Comparing crab apples and oranges

Short-term, limited duration insurance plans, by definition, provide insurance coverage for a short, limited period. Since being regulated by the Health Insurance Portability Act of 1996 (HIPAA), this has meant for less than one year. Sold at least since the 1970s, they were offered as an alternative to major medical insurance intended for individuals with temporary and transitional insurance needs such as recent college graduates or those in between jobs.

However, after passage of the Affordable Care Act further concerns emerged over the misuse and mismarketing of these kinds of plans. As a result, the Obama administration restricted their duration to three months.

In addition to being shorter in duration, these policies’ benefits tend to also be much skimpier than for those plans sold on the Affordable Care Act’s marketplaces. For example, plans often do not cover crucial services such as prescription drugs, maternity care, or major emergencies like cancer. Equally problematic, even those benefits covered come with high deductibles, strict limitations, and annual and lifetime coverage limits.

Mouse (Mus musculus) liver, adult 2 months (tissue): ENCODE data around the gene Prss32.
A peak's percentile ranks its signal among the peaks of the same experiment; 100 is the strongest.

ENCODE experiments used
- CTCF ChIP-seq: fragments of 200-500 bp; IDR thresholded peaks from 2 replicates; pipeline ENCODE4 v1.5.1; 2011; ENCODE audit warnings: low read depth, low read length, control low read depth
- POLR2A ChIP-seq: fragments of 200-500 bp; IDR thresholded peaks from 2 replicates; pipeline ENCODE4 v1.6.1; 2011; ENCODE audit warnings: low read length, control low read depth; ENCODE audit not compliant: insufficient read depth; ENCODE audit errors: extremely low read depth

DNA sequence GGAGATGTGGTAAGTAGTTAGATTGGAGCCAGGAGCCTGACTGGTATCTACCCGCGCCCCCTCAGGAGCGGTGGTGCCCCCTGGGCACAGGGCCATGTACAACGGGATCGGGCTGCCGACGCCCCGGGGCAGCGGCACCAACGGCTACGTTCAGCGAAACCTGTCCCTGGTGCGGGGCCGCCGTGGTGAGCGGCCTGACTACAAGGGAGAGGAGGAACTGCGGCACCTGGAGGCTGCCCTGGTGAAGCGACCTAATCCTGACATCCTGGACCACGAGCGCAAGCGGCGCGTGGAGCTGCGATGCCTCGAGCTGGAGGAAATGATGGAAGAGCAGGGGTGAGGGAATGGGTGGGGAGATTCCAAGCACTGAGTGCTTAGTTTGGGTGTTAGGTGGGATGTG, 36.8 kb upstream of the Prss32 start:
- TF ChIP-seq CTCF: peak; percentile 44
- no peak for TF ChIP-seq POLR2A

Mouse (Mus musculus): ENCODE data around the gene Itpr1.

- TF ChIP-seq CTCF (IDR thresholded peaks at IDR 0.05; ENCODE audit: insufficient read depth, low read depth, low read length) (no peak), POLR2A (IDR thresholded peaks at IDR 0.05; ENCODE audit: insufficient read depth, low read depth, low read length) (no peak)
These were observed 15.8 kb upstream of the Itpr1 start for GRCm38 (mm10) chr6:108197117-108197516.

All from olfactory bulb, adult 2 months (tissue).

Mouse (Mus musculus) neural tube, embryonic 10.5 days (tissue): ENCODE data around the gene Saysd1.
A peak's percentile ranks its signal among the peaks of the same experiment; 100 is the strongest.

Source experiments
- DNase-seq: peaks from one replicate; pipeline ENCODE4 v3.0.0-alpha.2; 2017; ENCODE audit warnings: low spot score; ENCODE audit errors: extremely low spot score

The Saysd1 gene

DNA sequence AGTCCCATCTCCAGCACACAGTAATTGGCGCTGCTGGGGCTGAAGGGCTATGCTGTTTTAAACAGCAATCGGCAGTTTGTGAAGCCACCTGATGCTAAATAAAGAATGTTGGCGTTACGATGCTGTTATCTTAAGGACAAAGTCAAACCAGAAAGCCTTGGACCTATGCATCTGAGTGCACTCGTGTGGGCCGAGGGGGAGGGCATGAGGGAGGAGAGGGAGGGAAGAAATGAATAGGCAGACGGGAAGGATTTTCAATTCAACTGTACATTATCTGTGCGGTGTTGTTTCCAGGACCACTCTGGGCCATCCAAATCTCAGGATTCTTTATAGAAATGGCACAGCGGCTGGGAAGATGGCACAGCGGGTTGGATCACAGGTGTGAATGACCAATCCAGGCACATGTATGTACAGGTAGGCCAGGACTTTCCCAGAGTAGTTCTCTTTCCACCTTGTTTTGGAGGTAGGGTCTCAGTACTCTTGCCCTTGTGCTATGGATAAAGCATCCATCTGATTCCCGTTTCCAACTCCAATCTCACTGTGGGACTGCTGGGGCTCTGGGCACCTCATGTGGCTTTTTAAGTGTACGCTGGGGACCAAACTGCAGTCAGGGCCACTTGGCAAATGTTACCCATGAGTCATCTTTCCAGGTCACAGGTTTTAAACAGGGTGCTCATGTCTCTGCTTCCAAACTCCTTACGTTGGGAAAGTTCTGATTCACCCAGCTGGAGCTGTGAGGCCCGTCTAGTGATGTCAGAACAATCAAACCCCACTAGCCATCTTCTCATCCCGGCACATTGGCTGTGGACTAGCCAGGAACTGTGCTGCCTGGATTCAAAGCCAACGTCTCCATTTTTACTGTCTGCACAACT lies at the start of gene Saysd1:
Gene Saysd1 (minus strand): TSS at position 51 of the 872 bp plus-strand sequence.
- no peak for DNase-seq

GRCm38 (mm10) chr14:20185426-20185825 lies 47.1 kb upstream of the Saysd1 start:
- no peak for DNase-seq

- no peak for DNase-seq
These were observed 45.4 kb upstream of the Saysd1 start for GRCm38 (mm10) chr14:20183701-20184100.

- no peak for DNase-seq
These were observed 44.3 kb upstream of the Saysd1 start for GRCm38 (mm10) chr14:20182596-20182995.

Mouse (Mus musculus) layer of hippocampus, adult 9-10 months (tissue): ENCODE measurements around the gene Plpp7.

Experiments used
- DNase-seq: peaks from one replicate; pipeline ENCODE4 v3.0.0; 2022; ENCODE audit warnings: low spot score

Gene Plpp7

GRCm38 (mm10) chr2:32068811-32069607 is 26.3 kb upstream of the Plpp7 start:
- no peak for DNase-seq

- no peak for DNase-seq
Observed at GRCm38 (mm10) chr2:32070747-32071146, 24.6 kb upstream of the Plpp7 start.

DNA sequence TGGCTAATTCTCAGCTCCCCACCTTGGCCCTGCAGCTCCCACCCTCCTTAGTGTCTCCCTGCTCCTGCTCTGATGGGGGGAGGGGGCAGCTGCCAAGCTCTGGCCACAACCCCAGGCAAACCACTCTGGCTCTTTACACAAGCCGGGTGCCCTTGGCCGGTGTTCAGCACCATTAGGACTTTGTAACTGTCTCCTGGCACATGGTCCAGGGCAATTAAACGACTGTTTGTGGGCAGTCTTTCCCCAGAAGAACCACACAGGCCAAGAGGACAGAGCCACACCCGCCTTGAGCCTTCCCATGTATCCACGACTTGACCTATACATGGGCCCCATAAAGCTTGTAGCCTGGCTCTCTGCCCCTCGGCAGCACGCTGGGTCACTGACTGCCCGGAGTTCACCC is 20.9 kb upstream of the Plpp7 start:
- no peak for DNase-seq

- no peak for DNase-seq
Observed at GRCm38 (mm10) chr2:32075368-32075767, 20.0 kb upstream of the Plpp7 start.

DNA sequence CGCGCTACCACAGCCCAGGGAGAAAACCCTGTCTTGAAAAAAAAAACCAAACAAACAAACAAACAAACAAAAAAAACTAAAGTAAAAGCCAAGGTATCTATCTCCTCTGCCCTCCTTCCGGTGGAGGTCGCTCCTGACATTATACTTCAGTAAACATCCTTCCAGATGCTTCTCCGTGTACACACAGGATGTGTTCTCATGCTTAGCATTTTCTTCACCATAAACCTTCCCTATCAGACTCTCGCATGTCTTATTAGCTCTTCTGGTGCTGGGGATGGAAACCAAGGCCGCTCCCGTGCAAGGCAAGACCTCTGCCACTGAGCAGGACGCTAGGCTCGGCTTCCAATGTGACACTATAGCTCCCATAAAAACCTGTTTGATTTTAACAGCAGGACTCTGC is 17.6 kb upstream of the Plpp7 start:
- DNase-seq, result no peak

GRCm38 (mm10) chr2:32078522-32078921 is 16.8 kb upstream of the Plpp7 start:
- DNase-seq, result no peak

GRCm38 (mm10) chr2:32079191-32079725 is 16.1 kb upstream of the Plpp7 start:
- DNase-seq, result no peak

It is important to note that short-term health plans are also not subject to any of the consumer protections established by the Affordable Care Act. This means, for example, that insurers can set premiums, or even refuse to sell to an individual, based on a person’s medical history. Moreover, consumers must update their health status every time they seek to purchase coverage.

Crucially, short-term health plans have shown to be particularly discriminatory against women. For one, women are charged higher premiums. Moreover, they are likely to be disproportionately affected by medical underwriting for pre-existing conditions like domestic and sexual abuse and pre- and postnatal treatment.

Because plans are so limited in benefits, and because insurers are able to deny coverage to sicker individuals, short-term health plans come with much lower premiums than standard insurance plans with their more expansive benefits and vastly superior consumer protections. Indeed on average, premiums amount to only one-fourth of ACA-compliant plans.